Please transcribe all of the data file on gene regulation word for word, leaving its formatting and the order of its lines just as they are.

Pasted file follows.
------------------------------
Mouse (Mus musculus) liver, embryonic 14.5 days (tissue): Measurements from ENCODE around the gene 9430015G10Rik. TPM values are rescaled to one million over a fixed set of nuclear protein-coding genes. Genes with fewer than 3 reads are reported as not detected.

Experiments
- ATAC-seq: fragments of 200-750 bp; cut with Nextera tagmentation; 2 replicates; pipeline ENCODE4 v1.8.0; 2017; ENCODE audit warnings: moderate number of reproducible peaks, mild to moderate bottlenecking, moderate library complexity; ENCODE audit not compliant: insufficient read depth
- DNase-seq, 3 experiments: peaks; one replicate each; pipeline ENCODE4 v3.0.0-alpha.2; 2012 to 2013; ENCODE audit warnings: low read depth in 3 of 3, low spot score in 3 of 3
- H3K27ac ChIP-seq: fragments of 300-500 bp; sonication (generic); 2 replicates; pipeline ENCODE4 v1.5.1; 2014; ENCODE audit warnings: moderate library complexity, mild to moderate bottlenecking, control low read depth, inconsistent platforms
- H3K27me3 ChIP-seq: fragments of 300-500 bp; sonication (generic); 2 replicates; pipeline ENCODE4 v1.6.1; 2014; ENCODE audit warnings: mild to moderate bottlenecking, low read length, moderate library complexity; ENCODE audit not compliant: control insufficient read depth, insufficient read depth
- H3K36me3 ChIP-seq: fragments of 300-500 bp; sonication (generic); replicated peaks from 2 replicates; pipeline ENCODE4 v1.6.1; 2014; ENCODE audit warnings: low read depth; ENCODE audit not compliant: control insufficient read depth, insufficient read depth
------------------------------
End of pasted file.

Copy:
Mouse (Mus musculus) liver, embryonic 14.5 days (tissue): Measurements from ENCODE around the gene 9430015G10Rik. TPM values are rescaled to one million over a fixed set of nuclear protein-coding genes. Genes with fewer than 3 reads are reported as not detected.

Experiments
- ATAC-seq: fragments of 200-750 bp; cut with Nextera tagmentation; 2 replicates; pipeline ENCODE4 v1.8.0; 2017; ENCODE audit warnings: moderate number of reproducible peaks, mild to moderate bottlenecking, moderate library complexity; ENCODE audit not compliant: insufficient read depth
- DNase-seq, 3 experiments: peaks; one replicate each; pipeline ENCODE4 v3.0.0-alpha.2; 2012 to 2013; ENCODE audit warnings: low read depth in 3 of 3, low spot score in 3 of 3
- H3K27ac ChIP-seq: fragments of 300-500 bp; sonication (generic); 2 replicates; pipeline ENCODE4 v1.5.1; 2014; ENCODE audit warnings: moderate library complexity, mild to moderate bottlenecking, control low read depth, inconsistent platforms
- H3K27me3 ChIP-seq: fragments of 300-500 bp; sonication (generic); 2 replicates; pipeline ENCODE4 v1.6.1; 2014; ENCODE audit warnings: mild to moderate bottlenecking, low read length, moderate library complexity; ENCODE audit not compliant: control insufficient read depth, insufficient read depth
- H3K36me3 ChIP-seq: fragments of 300-500 bp; sonication (generic); replicated peaks from 2 replicates; pipeline ENCODE4 v1.6.1; 2014; ENCODE audit warnings: low read depth; ENCODE audit not compliant: control insufficient read depth, insufficient read depth